By law, the mayor is re­quired to con­vene the panel and pro­vide mem­bers with the ré­sumés of can­di­dates that she is con­sid­er­ing for the job. The mayor is un­der pres­sure from ac­tivists and mem­bers of the D.C. Coun­cil to fol­low the law and have a trans­par­ent process.

The chan­cel­lor position — one of the mayor’s most po­lit­i­cally con­se­quen­tial ap­point­ments — has been va­cant since Ant­wan Wil­son re­signed in Fe­bru­ary amid con­tro­versy af­ter a lit­tle more than a year on the job. Wil­son skirted school sys­tem rules to get one of his chil­dren a spot in a her­alded high school.

Alexan­der has said she hopes to de­ploy more cen­tral-of­fice em­ploy­ees to work in the schools. This, she said, could give strug­gling schools re­sources they need to close the per­sis­tent achieve­ment gap be­tween stu­dents from low-in­come fam­i­lies and those from more af­flu­ent ones.

“I’ve stayed pretty true to my­self and my core be­liefs in this in­terim chan­cel­lor role,” Alexan­der said in Novem­ber. “If I were to have the priv­i­lege of serv­ing as per­ma­nent chan­cel­lor, I would def­i­nitely put more time and en­ergy into align­ing the work of cen­tral of­fice to what schools need on the ground.”

Alexan­der had ap­plied to re­place Kaya Hen­der­son when she left the chan­cel­lor’s post in 2016.

Alexan­der started her ca­reer in 1998 as a kinder­garten teacher in the Dis­trict. She left for New York for two years be­fore re­turn­ing to the na­tion’s cap­i­tal, where she served as prin­ci­pal of Bunker Hill and Ross el­e­men­tary schools. At Ross, test scores rose dra­mat­i­cala ly un­der her watch.

In 2013, Alexan­der was tapped by Hen­der­son to serve as deputy chief of schools and rose to chief of el­e­men­tary schools a few years later. In her most re­cent role, she over­saw the city’s el­e­men­tary schools and su­per­vised six in­struc­tional su­per­in­ten­dents who man­aged and men­tored the lower school prin­ci­pals.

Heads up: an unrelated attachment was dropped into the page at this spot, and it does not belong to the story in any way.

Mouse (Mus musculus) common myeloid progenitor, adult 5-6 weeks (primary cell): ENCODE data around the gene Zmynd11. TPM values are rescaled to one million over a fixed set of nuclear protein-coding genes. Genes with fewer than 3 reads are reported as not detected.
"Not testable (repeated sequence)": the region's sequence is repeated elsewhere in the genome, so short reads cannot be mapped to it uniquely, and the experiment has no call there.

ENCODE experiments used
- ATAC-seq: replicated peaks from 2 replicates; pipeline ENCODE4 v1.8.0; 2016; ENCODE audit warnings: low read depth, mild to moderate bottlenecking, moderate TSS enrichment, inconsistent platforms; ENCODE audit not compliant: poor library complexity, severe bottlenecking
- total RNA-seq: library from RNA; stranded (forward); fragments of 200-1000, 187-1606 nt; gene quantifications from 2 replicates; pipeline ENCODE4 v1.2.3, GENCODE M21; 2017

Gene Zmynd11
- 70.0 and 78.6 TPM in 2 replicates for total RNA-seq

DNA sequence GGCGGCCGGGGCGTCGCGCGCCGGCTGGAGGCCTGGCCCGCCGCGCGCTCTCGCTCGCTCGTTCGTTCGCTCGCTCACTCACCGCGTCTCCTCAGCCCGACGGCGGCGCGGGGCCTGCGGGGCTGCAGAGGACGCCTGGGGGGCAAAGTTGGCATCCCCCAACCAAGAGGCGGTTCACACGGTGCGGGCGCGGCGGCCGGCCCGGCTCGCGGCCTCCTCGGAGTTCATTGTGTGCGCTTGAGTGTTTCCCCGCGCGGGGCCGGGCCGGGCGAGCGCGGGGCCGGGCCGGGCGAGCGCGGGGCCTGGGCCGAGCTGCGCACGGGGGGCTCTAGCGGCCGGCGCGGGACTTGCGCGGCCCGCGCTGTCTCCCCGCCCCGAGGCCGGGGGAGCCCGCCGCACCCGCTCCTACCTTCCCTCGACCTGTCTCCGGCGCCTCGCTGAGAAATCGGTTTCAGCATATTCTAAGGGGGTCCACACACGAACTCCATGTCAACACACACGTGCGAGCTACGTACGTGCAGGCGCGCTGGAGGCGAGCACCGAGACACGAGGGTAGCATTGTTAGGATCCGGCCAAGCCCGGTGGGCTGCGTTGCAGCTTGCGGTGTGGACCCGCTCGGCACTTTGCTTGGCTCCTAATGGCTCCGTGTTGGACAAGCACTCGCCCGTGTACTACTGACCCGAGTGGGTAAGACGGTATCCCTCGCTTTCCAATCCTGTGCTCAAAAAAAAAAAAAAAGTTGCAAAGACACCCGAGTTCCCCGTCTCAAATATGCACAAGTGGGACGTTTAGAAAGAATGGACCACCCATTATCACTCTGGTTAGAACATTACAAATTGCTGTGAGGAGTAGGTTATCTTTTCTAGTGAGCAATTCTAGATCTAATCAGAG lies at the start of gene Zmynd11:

Ac­cord­ing to in­for­ma­tion on the web­site of the In­di­anapo­lis school sys­tem, Fere­bee pre­vi­ously served in po­si­tions in the Guil­ford County Schools in North Carolina, in­clud­ing as re­gional su­per­in­ten­dent. He also was a prin­ci­pal and as­sis­tant prin­ci­pal in North Carolina.

The In­di­anapo­lis web­site

More than 40 had ex­pressed in­ter­est in run­ning the sys­tem.

shows that Fere­bee has an ear­lier con­nec­tion to the Dis­trict: He re­ceived a mas­ter’s de­gree in school ad­min­is­tra­tion from Ge­orge Wash­ing­ton Univer­sity.

When Fere­bee with­drew from con­sid­er­a­tion for the Los An­ge­les schools job, he re­leased a state­ment, ac­cord­ing to the In­di­anapo­lis Star.

“Re­cently, I was an­nounced as one of the fi­nal­ists for the Los An­ge­les Uni­fied School Dis­trict su­per­in­ten­dent position,” Fere­bee said in April. “Af­ter fur­ther dis­cussing this en­deavor with my fam­ily, the In­di­anapo­lis Board of School Com­mis­sion­ers, and those han­dling the search process, I have with­drawn my name from con­sid­er­a­tion. It was an honor to have been con­sid­ered for an op­por­tu­nity of this mag­ni­tude.”